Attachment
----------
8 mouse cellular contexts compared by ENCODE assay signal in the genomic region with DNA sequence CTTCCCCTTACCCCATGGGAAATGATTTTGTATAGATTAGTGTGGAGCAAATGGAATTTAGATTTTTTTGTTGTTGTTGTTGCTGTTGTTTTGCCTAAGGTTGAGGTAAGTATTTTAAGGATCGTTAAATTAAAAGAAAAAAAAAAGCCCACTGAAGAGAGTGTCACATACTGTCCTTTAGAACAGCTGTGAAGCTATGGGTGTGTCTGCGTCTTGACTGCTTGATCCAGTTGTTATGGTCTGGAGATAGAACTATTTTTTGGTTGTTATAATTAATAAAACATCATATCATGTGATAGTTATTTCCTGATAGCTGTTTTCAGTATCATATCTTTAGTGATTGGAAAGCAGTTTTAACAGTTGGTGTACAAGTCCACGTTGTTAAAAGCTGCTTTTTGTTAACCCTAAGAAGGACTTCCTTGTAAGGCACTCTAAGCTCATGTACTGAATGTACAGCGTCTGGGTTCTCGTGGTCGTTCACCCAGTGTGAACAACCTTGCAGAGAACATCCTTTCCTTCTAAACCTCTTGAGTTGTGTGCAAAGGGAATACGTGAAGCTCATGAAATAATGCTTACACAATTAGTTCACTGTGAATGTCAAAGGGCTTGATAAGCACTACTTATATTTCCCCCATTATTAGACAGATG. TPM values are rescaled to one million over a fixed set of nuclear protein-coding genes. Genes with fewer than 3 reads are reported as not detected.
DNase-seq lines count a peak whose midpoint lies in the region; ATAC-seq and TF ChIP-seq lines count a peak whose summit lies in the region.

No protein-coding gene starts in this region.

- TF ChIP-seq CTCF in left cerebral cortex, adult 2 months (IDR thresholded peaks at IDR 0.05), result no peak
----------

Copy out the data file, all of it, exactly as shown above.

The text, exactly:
8 mouse cellular contexts compared by ENCODE assay signal in the genomic region with DNA sequence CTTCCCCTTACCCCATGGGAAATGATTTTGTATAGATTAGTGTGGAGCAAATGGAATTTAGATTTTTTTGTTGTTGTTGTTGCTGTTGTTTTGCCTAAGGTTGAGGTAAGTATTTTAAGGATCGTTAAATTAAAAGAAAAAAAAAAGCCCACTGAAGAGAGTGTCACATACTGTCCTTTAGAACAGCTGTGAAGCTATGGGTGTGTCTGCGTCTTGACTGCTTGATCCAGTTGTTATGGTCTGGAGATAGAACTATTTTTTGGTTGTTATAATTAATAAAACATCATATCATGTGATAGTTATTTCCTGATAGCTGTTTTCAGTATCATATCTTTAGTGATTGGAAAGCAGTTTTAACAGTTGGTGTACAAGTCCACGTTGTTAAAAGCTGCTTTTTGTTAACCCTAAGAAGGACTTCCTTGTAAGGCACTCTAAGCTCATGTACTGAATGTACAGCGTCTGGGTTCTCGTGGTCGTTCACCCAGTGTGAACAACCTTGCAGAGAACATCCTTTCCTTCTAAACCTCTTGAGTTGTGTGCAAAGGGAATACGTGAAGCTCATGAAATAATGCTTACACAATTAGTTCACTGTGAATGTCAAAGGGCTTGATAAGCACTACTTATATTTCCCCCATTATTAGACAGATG. TPM values are rescaled to one million over a fixed set of nuclear protein-coding genes. Genes with fewer than 3 reads are reported as not detected.
DNase-seq lines count a peak whose midpoint lies in the region; ATAC-seq and TF ChIP-seq lines count a peak whose summit lies in the region.

No protein-coding gene starts in this region.

- TF ChIP-seq CTCF in left cerebral cortex, adult 2 months (IDR thresholded peaks at IDR 0.05), result no peak